The Battle of Verdun has raged since the Germans launched their first assaults in February. Now the French have pushed the Germans back, recovering much of their lost ground. The battlefield is increasingly in the grip of winter. After 302 days the struggle splutters to a halt.
The battle is a defeat for the Germans. They have not managed to break French morale by seizing Verdun. Nor have they succeeded in Falkenhayn’s goal of bleeding France to death by inflicting an unsustainable level of casualties. True, French casualties are enormous, estimated at 377,231 in total, of whom some 162,440 were killed. But the French wells of manpower have not run dry and they have always been able to find more men to feed the guns at Verdun. And the Germans have suffered almost as many losses as the French, taking some 337,000 casualties, of whom around 143,000 were killed.
The Germans have much greater reserves of manpower than the French, so they can better afford these losses. However the Germans have also lost great numbers of men at the Somme and are heavily engaged against Russia and in the Balkans. Attritional warfare is a dangerous game for them. Small wonder then that Hindenburg and Ludendorff are determined not to repeat Verdun.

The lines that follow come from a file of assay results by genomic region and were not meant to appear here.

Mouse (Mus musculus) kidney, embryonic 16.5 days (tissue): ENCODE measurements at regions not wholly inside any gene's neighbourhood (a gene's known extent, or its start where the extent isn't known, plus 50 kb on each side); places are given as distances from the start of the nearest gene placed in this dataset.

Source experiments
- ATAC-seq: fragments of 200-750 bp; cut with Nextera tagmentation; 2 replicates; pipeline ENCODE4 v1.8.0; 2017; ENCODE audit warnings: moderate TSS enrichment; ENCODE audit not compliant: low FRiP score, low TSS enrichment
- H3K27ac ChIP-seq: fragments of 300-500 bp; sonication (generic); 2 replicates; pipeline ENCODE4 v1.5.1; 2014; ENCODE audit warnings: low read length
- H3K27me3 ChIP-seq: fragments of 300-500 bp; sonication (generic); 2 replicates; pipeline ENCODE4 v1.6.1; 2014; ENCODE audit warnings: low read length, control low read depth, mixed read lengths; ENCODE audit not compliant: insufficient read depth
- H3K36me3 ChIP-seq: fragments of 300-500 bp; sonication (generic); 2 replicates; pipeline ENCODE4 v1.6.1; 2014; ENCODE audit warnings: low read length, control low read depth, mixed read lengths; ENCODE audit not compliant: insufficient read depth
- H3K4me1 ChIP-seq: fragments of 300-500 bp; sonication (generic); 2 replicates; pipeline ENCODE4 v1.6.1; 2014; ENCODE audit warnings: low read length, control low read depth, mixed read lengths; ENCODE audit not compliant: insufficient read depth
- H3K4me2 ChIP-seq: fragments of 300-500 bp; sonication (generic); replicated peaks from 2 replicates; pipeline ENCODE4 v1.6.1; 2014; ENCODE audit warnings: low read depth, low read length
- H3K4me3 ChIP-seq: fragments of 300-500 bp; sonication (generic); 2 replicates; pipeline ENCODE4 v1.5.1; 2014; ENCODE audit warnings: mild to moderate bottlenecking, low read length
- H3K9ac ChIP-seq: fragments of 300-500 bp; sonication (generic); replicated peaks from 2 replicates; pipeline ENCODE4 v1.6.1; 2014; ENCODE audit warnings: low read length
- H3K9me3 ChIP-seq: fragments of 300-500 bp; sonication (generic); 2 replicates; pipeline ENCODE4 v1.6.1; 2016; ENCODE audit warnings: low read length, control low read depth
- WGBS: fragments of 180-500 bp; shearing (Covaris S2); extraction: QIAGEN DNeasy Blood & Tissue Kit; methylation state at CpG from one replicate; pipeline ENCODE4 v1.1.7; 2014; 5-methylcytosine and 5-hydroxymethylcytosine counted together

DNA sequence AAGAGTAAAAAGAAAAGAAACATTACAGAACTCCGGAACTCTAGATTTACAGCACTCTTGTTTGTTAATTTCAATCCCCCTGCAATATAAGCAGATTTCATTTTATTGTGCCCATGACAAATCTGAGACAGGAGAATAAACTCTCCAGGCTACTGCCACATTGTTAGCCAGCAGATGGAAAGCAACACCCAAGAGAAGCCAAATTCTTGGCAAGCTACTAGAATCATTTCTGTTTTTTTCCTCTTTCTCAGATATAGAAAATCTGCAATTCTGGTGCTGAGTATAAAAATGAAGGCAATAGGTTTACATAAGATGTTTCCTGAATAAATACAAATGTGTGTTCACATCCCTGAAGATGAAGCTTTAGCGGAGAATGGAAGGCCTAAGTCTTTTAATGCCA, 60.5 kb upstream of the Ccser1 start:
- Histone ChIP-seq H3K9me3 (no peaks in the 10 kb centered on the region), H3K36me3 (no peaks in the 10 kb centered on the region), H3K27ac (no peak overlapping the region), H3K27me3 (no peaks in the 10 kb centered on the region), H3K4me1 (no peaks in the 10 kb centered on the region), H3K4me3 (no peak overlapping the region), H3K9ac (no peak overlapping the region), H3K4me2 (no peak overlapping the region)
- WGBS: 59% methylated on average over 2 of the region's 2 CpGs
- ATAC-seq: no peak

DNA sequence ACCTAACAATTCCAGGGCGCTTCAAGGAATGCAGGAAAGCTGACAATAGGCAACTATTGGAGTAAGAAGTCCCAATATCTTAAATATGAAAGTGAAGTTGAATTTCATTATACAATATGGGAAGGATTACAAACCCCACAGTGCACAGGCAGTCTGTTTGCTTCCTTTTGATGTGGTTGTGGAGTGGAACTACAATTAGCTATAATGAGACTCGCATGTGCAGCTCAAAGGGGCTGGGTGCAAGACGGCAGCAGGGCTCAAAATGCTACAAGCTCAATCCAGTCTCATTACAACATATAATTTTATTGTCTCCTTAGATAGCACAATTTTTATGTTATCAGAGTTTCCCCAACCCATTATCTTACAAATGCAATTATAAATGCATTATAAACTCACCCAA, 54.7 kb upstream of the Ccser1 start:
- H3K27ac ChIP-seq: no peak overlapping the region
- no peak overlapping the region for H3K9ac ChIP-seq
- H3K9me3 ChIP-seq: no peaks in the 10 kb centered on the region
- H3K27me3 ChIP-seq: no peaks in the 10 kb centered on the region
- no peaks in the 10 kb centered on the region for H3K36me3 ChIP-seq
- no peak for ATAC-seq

The French also do not want a repeat of the battle. Nivelle, their new Western Front commander, made his name at Verdun, where he commanded the counter-attacks that recovered the ground lost to the Germans. He is planning to replicate these successes in a major offensive in the spring, one he hopes will smash through the German lines and bring the war to an end.
Mountain of bones (Mental Floss)
Verdun: the World’s Blood Pump (Wikipedia; medal originally from British Museum exhibition “The other side of the medal: how Germany saw the First World War”)
map (Les Françcais à Verdun)